DNC drops donor requirement for debates, opening door for Bloomberg

The Democratic National Committee (DNC) on Friday eliminated a fundraising requirement to qualify for the February debate in Las Vegas, potentially paving the way for former New York City Mayor Michael BloombergMichael BloombergSix months in, two challenges could define Biden's presidency Why Democrats' .5 trillion reconciliation bill is a losing game Democrats must win big on health care to have a shot in the midterms MORE to make the stage for the first time.

Under the new criteria, candidates can meet either a delegates threshold or a polling threshold to qualify for the Feb. 19 debate in Las Vegas, just three days before the Nevada caucuses.

Specifically, candidates must have been allocated at least one pledged delegate at the Iowa caucuses or the New Hampshire primary.


Candidates can also qualify by reaching 10 percent support in at least four national polls or surveys of South Carolina and Nevada released between Jan. 15 and Feb. 18.

Alternatively, a candidate can qualify for the debate by reaching 12 percent support in two sanctioned national or early-state surveys. 

Only six candidates qualified for the previous debate in Des Moines: Sen. Bernie SandersBernie SandersGOP sees debt ceiling as its leverage against Biden Democrats brace for slog on Biden's spending plan To break the corporate tax logjam, tax overinflated CEO pay MORE (I-Vt.), former Vice President Joe BidenJoe BidenTrump endorses Ken Paxton over George P. Bush in Texas attorney general race GOP lawmakers request Cuba meeting with Biden For families, sending money home to Cuba shouldn't be a political football MORE, Sen. Elizabeth WarrenElizabeth WarrenSenate confirms Biden's Air Force secretary Senate Democrats press administration on human rights abuses in Philippines Will Pence primary Trump — and win? MORE (D-Mass.), former South Bend, Ind., Mayor Pete ButtigiegPete ButtigiegChasten Buttigieg: DC 'almost unaffordable' JD Vance takes aim at culture wars, childless politicians Poll: 73 percent of Democratic voters would consider voting for Biden in the 2024 primary MORE, Sen. Amy KlobucharAmy KlobucharBiden signals tough stance on tech with antitrust picks Hillicon Valley: Democrats introduce bill to hold platforms accountable for misinformation during health crises | Website outages hit Olympics, Amazon and major banks Competition laws could be a death knell for startup mergers and acquisitions MORE (D-Minn.) and businessman Tom SteyerTom SteyerOvernight Energy: 'Eye of fire,' Exxon lobbyist's comments fuel renewed attacks on oil industry | Celebrities push Biden to oppose controversial Minnesota pipeline | More than 75 companies ask Congress to pass clean electricity standard Celebrities push Biden to oppose controversial Minnesota pipeline Six things to watch as California heads for recall election MORE.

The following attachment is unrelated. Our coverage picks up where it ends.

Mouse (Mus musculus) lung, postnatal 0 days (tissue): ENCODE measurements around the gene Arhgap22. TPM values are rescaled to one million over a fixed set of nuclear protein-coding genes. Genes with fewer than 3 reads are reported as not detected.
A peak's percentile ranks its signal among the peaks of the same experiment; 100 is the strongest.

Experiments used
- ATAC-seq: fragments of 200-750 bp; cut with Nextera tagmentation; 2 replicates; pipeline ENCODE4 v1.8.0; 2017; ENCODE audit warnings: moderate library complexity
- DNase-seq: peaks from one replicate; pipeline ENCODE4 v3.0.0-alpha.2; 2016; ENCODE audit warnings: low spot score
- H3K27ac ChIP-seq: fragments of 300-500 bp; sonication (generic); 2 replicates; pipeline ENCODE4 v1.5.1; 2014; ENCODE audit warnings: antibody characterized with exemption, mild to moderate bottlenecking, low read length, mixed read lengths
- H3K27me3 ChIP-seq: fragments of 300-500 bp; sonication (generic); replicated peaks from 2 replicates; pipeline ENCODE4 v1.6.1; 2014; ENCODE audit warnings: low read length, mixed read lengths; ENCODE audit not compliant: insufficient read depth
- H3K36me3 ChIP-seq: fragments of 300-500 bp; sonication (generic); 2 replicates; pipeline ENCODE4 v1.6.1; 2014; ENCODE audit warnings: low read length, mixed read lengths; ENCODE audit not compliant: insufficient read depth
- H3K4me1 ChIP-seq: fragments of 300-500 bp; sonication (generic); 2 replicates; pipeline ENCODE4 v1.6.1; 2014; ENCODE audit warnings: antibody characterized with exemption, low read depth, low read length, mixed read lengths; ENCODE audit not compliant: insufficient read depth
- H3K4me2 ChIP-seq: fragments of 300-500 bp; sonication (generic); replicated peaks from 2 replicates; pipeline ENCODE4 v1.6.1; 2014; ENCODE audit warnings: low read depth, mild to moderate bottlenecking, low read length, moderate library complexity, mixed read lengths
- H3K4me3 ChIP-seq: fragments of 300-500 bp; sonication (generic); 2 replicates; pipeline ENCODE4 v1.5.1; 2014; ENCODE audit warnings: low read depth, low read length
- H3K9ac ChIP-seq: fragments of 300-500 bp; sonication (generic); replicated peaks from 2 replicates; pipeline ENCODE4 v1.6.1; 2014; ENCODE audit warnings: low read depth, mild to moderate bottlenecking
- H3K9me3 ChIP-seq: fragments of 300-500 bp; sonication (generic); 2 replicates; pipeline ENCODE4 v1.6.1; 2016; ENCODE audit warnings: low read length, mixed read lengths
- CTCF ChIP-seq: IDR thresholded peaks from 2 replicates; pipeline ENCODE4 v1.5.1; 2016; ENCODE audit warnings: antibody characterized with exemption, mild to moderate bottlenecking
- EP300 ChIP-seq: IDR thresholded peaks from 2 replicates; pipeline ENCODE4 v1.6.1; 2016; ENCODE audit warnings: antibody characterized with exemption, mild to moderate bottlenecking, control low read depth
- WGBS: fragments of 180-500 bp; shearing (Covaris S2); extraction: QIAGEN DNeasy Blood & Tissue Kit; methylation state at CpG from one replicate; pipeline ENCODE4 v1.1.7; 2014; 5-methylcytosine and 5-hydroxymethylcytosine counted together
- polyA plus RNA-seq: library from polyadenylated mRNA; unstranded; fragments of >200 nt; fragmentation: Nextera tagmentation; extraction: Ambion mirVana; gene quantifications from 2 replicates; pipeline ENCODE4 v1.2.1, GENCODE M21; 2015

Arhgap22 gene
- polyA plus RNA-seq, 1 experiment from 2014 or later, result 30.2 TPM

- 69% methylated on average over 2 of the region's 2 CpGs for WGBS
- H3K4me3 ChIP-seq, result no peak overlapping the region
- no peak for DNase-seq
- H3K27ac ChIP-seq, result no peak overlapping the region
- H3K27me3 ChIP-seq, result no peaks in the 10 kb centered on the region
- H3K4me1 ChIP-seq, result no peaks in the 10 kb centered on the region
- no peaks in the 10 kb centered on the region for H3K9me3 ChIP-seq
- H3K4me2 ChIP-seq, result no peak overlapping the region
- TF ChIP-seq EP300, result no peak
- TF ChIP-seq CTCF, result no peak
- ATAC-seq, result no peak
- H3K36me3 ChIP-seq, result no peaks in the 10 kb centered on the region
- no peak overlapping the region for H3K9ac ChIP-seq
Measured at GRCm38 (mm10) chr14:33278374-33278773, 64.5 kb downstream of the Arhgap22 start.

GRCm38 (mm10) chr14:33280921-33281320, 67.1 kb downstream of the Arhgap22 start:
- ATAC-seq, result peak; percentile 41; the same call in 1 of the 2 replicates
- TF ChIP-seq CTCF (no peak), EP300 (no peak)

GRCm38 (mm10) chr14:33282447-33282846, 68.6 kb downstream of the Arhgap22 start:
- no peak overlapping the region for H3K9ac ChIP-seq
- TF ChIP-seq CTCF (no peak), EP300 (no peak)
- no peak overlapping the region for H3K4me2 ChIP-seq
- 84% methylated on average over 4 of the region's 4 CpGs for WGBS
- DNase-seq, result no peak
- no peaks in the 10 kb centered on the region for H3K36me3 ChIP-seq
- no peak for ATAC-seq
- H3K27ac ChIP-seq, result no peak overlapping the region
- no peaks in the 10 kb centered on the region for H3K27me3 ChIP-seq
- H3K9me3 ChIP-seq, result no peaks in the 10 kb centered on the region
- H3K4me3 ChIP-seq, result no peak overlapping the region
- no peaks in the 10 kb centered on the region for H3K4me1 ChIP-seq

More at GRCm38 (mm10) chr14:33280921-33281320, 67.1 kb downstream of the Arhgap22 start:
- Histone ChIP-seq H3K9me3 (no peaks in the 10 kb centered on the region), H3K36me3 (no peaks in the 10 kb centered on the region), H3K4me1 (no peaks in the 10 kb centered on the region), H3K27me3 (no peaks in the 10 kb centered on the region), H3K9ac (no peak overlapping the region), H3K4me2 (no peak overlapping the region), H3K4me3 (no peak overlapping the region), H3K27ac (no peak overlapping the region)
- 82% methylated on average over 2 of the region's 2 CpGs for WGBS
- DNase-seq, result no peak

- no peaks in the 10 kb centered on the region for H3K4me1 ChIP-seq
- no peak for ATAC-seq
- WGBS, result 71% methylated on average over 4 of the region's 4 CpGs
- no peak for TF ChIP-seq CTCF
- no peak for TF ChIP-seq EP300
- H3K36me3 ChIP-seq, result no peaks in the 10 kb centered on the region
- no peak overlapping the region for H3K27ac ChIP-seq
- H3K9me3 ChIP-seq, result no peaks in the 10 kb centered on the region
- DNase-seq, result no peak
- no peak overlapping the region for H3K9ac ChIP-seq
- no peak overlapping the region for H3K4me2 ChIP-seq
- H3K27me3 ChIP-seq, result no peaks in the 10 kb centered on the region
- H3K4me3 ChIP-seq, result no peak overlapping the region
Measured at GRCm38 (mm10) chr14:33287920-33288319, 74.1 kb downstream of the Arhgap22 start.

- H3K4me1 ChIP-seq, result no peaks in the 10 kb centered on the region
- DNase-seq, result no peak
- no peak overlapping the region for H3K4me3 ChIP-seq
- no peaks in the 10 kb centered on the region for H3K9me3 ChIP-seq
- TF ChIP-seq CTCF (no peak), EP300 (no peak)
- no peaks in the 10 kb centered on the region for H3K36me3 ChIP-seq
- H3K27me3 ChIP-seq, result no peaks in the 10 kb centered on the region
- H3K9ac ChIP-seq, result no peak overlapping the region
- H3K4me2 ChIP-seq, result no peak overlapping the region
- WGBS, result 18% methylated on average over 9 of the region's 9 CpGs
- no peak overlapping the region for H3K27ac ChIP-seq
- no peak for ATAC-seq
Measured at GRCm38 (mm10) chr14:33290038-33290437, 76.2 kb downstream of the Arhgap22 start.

Bloomberg has been self-funding his campaign and has failed to reach the fundraising thresholds for previous debates. 

But now with fundraising barrier removed, Bloomberg might join Democrats on stage for the first time.


“We are thrilled that voters could soon have the chance to see Mike Bloomberg on the debate stage, hear his vision for the country, and see why he is the strongest candidate to defeat Donald TrumpDonald TrumpCuban embassy in Paris attacked by gasoline bombs Trump Jr. inches past DeSantis as most popular GOP figure in new poll: Axios Trump endorses Ken Paxton over George P. Bush in Texas attorney general race MORE and bring our country together," Bloomberg campaign manager Kevin Sheekey said in a statement.

“Mike has run for office three times and never taken a dime from special interests, allowing him to act independently, on the merits, without having to do what donors expect. He is proud to be doing the same with this campaign,” Sheekey added.

The former New York City mayor’s strategy of blanketing the airwaves with hundreds of millions of dollars has boosted him into double-digits in some recent national surveys, even though he's not running in any of the early-voting states and is therefore unlikely to accumulate any delegates in Iowa or New Hampshire. 

However, the higher polling thresholds could make it very difficult for several candidates going forward, unless they build momentum after the Iowa caucuses and New Hampshire primary. 

Businessman Andrew YangAndrew YangPoll: 73 percent of Democratic voters would consider voting for Biden in the 2024 primary Kings launch voting rights effort honoring John Lewis Eric Adams to meet with Biden on curbing gun violence MORE and Rep. Tulsi GabbardTulsi GabbardTulsi Gabbard on Chicago mayor's decision to limit media interviews to people of color: 'Anti-white racism' Fox News says network and anchor Leland Vittert have 'parted ways' New co-chairs named for congressional caucus for millennials MORE (D-Hawaii) both failed to meet the polling requirements for the debate in Iowa last month.

The DNC's next debate is set for Friday in New Hampshire. Seven candidates are set to take part in that debate: Biden, Sanders, Warren, Buttigieg, Klobuchar, Steyer and Yang.

Updated at 3:46 p.m.